Russian economy stagnates in November - on track to recession in 2015

MOSCOW (Reuters) - The Russian economy stagnated in November, data published on Wednesday showed, making it even more likely that the ruble’s rapid collapse so far this month will push it into recession next year.

An employee works near car wheels at a workshop of the SKAD casting and mechanical plant in the Siberian town of Divnogorsk, near Krasnoyarsk September 29, 2014. REUTERS/Ilya Naymushin

Investment by Russian companies, once a staple of the country’s economic performance, fell sharper than expected last month, underlining pressure from Western sanction imposed on Moscow for its role in the Ukraine crisis.

Retail sales rose in line with expectations, but at a 1.8 annual increase they were a fraction of what their rise had been in the post-2008 crisis when consumer demand fueled the economy.

The set of data, which also noted some increase in real wages, follows industrial production numbers, released on Monday, showing that industry output disappointed last month, falling by 0.4 percent, against analysts’ expectations of a 1.1 percent rise.

“In general the picture is still of an economy that is stagnating rather than collapsing,” Liza Ermolenko, emerging markets economist at Capital Economics in London, said in a note.

“The key point however is that these data predate the recent collapse in the ruble. The full effect of the recent events on the Russian economy will only start to show up in activity data next year, but the short point is that Russia is heading for a deep recession in 2015.”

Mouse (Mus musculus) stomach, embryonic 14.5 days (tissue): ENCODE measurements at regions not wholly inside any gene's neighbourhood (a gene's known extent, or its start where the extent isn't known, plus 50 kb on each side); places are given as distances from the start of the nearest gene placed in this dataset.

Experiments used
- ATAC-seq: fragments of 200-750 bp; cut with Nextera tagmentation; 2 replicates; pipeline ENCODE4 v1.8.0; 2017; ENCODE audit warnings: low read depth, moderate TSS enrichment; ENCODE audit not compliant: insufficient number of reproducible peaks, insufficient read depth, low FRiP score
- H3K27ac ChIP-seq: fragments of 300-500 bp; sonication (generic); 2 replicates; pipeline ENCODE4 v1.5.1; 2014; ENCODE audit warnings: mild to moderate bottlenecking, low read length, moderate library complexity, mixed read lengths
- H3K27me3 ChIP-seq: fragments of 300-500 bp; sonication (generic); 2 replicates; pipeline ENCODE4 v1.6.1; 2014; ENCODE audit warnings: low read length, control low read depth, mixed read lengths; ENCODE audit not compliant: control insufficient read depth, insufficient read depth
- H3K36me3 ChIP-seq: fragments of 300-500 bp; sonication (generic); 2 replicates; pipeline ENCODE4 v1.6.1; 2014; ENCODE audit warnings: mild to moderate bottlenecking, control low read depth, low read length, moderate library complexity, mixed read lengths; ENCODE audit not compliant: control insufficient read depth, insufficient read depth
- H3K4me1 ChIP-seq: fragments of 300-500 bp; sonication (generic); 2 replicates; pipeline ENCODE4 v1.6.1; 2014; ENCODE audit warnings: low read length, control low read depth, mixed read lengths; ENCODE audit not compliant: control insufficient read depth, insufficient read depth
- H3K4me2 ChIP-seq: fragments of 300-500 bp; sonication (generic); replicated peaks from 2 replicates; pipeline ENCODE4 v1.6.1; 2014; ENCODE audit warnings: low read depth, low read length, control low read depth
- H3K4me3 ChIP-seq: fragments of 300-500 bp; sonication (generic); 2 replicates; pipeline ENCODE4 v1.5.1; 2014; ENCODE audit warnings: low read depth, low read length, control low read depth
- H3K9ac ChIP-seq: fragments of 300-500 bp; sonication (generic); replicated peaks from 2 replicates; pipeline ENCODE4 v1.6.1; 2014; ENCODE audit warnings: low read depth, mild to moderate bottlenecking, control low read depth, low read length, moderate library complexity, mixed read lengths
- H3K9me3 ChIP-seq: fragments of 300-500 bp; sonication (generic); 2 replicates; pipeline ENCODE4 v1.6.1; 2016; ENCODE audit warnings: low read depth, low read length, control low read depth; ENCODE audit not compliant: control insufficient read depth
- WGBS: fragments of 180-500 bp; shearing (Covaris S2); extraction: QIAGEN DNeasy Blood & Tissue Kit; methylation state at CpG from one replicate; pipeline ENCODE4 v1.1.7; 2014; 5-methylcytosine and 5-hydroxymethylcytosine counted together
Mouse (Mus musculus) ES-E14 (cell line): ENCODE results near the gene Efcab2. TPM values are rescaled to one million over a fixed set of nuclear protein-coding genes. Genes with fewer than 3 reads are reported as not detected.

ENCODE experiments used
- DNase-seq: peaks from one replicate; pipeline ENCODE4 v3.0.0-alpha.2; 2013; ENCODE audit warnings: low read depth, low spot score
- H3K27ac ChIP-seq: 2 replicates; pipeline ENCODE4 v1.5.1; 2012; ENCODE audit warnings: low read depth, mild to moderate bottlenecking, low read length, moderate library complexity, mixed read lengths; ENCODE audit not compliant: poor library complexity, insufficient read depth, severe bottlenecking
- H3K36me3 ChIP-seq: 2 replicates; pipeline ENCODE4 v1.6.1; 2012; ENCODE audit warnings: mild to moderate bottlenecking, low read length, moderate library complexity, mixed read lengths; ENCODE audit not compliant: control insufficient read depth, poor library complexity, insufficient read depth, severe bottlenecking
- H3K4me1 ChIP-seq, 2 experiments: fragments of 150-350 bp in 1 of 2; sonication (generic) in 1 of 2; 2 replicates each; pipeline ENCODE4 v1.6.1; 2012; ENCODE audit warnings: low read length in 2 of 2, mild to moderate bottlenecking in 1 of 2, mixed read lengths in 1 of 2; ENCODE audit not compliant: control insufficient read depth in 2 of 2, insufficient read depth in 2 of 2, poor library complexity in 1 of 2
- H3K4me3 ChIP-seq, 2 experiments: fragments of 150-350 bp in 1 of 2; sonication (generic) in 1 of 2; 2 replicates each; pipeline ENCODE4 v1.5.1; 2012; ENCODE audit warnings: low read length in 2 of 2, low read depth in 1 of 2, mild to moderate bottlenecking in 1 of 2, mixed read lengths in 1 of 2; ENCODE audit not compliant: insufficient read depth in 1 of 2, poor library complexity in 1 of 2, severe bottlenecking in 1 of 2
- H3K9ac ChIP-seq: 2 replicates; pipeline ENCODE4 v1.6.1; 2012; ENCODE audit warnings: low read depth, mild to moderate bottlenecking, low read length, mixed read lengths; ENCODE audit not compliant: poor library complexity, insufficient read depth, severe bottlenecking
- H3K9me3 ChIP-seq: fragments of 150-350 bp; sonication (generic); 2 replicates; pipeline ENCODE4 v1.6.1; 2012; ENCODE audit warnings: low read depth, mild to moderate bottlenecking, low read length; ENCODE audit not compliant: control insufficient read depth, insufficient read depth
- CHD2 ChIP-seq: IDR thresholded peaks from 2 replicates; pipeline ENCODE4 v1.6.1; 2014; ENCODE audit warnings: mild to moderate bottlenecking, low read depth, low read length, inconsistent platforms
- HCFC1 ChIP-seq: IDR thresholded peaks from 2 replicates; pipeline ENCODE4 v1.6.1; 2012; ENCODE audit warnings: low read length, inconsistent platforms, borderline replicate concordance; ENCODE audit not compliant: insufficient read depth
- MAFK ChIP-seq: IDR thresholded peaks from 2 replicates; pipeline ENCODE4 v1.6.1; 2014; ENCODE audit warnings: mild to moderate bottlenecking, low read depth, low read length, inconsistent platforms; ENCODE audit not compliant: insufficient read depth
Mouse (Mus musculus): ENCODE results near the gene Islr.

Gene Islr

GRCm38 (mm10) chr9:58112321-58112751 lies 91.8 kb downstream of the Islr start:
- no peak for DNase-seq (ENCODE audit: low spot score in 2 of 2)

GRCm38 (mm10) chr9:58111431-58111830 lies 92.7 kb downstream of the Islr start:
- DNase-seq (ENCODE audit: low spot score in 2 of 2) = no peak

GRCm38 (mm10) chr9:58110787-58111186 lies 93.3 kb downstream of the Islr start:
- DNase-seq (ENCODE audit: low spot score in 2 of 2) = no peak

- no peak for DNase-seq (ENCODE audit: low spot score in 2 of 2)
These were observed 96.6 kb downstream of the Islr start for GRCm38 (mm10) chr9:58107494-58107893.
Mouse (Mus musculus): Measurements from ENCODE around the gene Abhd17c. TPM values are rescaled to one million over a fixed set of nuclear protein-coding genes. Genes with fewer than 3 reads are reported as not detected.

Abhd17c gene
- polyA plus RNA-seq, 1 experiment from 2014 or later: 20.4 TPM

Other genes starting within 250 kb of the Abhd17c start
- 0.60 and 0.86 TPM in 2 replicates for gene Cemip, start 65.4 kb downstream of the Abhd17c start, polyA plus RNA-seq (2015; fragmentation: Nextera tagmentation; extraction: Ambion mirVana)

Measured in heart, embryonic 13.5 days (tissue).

The ruble, which fell against the dollar by as much as 20 percent at one point earlier this week, is now trading some 45 percent lower for the year to date.

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This poses a major challenge for President Vladimir Putin whose popularity, based partly on providing stability and prosperity, is at risk from the ruble fall damaging Russia’s credibility among investors.

Weak oil prices, combined with Western sanctions imposed on Russia for its role in the Ukraine crisis, have significantly limited access to foreign funds, creating concerns that many heavy-leveraged companies may not be able to repay their debts.

“The risks of falling oil prices create additional pressure on the ruble .. it will lead to increase in inflation, maintaining tight monetary policy and to the rising cost of borrowing,” said Maria Pomelnikova, an analyst at Raiffeisen bank in Moscow.

On Wednesday, the central bank said it was ready to take additional measures that would lead to faster stabilization of the ruble and ease worries among companies over their debt burden.

The ruble firmed after the announcement, but official forecasts for the economy for next year are gloomy.

The central bank said on Monday it was likely the economy would contract in the first quarter of next year and that it could shrink perhaps by around 4.5 percent in 2015 as a whole if oil prices average $60 a barrel.

On Tuesday, oil, Russia’s chief exports, Brent crude oil fell below $59 a barrel, near 5-1/2-year lows. [O/R]

“Things have undoubtedly got considerably worse since November, but this is yet to be reflected in hard data,” Capital Economics’ Ermolenko said.

Additional reporting by Alexander Winning, Katya Golubkova and Maria Kiselyova; Writing by Lidia Kelly Editing by Jeremy Gaunt